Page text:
Scientists believe that a “tipping point” – the point beyond which the rainforest can no longer generate enough rain to sustain itself – could be reached in the Amazon in the next couple of decades. This is where some 20-25% forest loss, plus fires, turns much of the tropical rainforest into a kind of dry savannah, but with far less biodiversity. This would release billions of tonnes of carbon into the atmosphere.
In late 2019, economist Monica de Bolle told a US Congress committee that she believes that this point could be as close as 2021, particularly if deforestation continues to increase year-on-year – as has been happening so far.
How are the people in the Amazon coping with the coronavirus crisis?
Brazil as a whole is also one of the worst-affected countries in the world by the pandemic. Despite the country’s excellent public health service (the biggest in the world and modelled on the NHS), Bolsonaro has already been through two health ministers (one was sacked and one resigned), encouraged anti-lockdown protests, and was recently accused of hiding the true extent of daily death tolls.
Experts are now worried that an overlap of the fires starting again and Covid-19 cases peaking too would be a “catastrophe” for the Brazilian Amazon.
The immediate risks to the region’s nearly one million-strong Indigenous Peoples in Brazil are particularly severe – especially under a government with little to no concern for Indigenous Peoples’ human rights.
In a tragic echo of both the colonial and dictatorship eras in Brazil’s history, the encroachment of illegal ranchers, loggers and gold miners – emboldened by a reduction in inspectors due to the pandemic – threatens to bring coronavirus and wipe out entire villages.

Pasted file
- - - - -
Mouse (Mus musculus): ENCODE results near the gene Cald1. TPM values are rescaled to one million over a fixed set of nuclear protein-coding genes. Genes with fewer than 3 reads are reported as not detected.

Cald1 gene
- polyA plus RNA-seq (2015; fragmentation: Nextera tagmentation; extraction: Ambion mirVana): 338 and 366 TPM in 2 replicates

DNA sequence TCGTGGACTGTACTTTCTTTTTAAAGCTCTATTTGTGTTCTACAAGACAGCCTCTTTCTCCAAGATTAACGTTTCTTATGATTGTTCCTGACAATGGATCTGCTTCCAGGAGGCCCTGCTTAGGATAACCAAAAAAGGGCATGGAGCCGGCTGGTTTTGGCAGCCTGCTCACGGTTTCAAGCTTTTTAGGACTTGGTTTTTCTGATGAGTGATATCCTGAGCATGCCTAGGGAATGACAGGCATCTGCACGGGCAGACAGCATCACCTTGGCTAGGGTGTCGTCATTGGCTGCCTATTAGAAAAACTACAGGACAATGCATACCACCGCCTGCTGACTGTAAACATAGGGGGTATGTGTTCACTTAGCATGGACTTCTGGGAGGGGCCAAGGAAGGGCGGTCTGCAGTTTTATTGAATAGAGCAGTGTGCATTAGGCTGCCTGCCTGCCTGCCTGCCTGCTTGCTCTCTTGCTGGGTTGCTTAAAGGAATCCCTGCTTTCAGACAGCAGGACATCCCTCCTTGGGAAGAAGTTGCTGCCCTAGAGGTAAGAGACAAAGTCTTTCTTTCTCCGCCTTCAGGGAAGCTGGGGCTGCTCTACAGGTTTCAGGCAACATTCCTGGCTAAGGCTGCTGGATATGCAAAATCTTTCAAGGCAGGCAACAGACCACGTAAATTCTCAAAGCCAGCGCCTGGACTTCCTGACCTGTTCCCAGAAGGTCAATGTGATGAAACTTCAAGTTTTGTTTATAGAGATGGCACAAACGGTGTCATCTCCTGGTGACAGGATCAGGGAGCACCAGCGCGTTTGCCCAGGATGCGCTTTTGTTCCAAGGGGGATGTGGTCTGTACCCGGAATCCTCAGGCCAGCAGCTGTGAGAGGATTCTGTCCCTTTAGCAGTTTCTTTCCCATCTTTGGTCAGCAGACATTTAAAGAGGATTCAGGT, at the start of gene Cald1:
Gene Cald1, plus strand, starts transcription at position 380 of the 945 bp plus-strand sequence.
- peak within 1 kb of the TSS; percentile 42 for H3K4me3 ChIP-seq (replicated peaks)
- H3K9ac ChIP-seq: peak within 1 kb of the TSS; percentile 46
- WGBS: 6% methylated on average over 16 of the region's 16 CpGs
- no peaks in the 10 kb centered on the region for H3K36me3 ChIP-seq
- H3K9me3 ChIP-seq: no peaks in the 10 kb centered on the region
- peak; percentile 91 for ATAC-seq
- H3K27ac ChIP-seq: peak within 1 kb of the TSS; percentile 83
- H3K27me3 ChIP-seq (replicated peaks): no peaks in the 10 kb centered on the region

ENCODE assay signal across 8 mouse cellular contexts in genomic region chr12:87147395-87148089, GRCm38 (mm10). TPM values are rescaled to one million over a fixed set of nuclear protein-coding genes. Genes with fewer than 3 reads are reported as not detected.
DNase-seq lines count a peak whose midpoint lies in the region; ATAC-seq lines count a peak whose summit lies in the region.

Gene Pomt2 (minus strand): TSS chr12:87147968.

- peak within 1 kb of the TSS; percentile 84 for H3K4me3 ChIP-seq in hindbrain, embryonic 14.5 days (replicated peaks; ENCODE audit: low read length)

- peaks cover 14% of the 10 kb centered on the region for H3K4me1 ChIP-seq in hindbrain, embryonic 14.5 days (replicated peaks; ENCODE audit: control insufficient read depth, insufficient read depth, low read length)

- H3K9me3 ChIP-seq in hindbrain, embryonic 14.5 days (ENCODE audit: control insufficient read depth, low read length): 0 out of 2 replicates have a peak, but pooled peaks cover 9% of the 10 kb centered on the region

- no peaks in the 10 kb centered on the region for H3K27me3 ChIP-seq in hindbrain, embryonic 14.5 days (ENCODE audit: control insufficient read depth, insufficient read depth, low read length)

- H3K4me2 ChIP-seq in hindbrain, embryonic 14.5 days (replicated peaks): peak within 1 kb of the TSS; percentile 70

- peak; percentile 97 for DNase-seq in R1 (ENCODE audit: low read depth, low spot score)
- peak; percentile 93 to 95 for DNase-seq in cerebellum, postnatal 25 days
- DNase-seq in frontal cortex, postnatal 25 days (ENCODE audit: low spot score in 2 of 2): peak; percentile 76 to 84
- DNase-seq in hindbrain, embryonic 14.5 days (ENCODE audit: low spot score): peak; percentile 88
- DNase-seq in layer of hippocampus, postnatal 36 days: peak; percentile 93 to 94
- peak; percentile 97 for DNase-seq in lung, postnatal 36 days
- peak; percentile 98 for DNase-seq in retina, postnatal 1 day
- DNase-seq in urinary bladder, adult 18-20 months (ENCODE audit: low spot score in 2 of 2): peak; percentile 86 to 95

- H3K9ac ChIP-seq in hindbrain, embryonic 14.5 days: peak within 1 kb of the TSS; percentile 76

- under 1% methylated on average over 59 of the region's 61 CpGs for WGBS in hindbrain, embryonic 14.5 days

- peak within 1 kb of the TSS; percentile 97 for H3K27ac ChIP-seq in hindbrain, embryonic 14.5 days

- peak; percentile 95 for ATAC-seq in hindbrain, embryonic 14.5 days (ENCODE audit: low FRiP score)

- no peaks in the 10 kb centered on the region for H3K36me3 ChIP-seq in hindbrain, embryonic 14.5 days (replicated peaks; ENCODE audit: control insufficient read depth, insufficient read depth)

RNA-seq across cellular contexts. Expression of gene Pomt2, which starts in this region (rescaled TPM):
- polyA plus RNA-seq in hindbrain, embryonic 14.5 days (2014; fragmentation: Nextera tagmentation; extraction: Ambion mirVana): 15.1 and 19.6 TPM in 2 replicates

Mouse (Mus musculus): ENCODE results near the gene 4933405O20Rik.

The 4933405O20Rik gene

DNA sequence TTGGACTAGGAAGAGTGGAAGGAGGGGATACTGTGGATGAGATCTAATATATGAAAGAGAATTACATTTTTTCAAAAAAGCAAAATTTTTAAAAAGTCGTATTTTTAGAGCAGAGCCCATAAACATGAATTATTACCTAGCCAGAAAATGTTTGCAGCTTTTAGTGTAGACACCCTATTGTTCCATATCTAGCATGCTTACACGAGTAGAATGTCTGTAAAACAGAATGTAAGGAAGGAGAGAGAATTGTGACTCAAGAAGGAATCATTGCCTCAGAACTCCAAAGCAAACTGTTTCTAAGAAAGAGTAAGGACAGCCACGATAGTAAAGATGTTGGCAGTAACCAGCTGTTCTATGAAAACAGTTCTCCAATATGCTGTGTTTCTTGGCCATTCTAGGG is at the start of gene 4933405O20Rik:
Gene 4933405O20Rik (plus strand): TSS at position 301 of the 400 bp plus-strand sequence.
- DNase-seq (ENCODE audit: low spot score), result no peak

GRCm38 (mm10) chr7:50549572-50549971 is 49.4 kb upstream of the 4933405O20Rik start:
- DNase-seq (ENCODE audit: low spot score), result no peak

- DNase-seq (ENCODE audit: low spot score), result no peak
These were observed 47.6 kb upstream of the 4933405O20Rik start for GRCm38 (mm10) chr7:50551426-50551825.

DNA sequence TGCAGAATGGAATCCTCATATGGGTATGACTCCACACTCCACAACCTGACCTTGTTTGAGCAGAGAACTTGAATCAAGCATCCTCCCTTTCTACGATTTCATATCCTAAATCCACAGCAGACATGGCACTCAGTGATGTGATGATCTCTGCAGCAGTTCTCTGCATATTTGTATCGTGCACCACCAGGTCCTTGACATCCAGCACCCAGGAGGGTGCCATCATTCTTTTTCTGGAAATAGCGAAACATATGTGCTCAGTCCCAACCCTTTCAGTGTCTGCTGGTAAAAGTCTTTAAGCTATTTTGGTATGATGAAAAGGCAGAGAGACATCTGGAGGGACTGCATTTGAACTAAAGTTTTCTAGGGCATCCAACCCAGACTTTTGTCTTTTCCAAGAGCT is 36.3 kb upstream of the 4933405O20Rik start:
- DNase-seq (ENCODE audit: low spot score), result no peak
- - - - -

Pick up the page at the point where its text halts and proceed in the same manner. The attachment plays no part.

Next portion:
The coronavirus has taken so many Indigenous elders, Indigenous Peoples in Brazil are losing not just loved ones but the keepers of their unique cultural histories.
Greenpeace has been part of an emergency effort working with a number of Indigenous and civil society groups, together with healthcare professionals, to help provide and transport emergency aid to remote areas.
As industrial farming pushes further into wild areas where only Indigenous Peoples might have gone before, there’s also a growing risk from new diseases, which can jump to humans from once-isolated animal populations.
How is deforestation linked to new diseases?
Experts are building an understanding of how diseases like coronavirus emerge. There is increasing evidence that industrial animal agriculture encroaching on wild habitats is a firm culprit.
Another of Greenpeace Unearthed’s recent investigations in Brazil found that scientists in the Amazon saw the coronavirus crisis coming. Many new diseases have emerged in Brazil and in other parts of the world as a result of destroying forests and other natural environments – including chikungunya, dengue fever, yellow fever, Zika, hantavirus, leptospirosis and leishmaniasis.
The prognosis for the Amazon isn’t great, but there are some glimmers of hope. The pressure that forced Bolsonaro’s land-grabbing bill out of Congress came partly from major food brands in Europe. They know their customers don’t want chicken, meat or the soya used to feed farm animals worldwide to be linked to human rights violations, or the devastation of forests that keep our planet cool.
Bolsonaro thinks the Amazon is nobody’s business but Brazil’s. Food brands and their customers around the world have the power to show him otherwise.
Some of the UK’s biggest supermarkets and fast food chains are complicit: Tesco, Sainsbury’s, Asda, Burger King, McDonald’s and KFC are all churning out industrial meat that’s fuelling deforestation.
And Tesco uses more soya for animal feed than any supermarket in the UK. They have the power to help break this destructive cycle. But so far they’ve taken no meaningful action.